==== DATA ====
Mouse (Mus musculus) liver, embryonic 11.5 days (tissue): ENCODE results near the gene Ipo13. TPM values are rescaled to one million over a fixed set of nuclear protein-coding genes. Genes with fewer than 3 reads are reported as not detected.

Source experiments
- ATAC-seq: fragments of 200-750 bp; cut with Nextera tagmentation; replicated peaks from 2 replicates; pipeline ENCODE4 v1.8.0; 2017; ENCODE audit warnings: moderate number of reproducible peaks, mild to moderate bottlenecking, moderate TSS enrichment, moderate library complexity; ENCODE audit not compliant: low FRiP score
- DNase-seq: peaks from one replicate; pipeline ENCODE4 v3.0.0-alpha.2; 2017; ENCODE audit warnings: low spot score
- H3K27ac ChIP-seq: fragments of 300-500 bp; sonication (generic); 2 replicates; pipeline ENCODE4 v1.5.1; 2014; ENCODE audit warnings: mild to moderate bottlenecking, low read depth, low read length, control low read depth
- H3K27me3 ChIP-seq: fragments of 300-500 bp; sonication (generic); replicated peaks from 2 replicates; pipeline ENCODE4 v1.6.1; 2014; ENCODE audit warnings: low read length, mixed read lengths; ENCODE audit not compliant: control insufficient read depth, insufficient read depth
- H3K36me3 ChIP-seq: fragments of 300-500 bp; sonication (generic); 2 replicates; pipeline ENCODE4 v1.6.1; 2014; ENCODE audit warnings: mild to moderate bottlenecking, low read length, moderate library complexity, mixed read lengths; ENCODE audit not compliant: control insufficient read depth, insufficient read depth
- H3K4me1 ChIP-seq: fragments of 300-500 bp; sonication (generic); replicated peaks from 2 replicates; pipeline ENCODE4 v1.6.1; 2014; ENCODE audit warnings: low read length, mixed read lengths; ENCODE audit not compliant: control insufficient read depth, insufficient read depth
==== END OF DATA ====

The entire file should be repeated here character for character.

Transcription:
Mouse (Mus musculus) liver, embryonic 11.5 days (tissue): ENCODE results near the gene Ipo13. TPM values are rescaled to one million over a fixed set of nuclear protein-coding genes. Genes with fewer than 3 reads are reported as not detected.

Source experiments
- ATAC-seq: fragments of 200-750 bp; cut with Nextera tagmentation; replicated peaks from 2 replicates; pipeline ENCODE4 v1.8.0; 2017; ENCODE audit warnings: moderate number of reproducible peaks, mild to moderate bottlenecking, moderate TSS enrichment, moderate library complexity; ENCODE audit not compliant: low FRiP score
- DNase-seq: peaks from one replicate; pipeline ENCODE4 v3.0.0-alpha.2; 2017; ENCODE audit warnings: low spot score
- H3K27ac ChIP-seq: fragments of 300-500 bp; sonication (generic); 2 replicates; pipeline ENCODE4 v1.5.1; 2014; ENCODE audit warnings: mild to moderate bottlenecking, low read depth, low read length, control low read depth
- H3K27me3 ChIP-seq: fragments of 300-500 bp; sonication (generic); replicated peaks from 2 replicates; pipeline ENCODE4 v1.6.1; 2014; ENCODE audit warnings: low read length, mixed read lengths; ENCODE audit not compliant: control insufficient read depth, insufficient read depth
- H3K36me3 ChIP-seq: fragments of 300-500 bp; sonication (generic); 2 replicates; pipeline ENCODE4 v1.6.1; 2014; ENCODE audit warnings: mild to moderate bottlenecking, low read length, moderate library complexity, mixed read lengths; ENCODE audit not compliant: control insufficient read depth, insufficient read depth
- H3K4me1 ChIP-seq: fragments of 300-500 bp; sonication (generic); replicated peaks from 2 replicates; pipeline ENCODE4 v1.6.1; 2014; ENCODE audit warnings: low read length, mixed read lengths; ENCODE audit not compliant: control insufficient read depth, insufficient read depth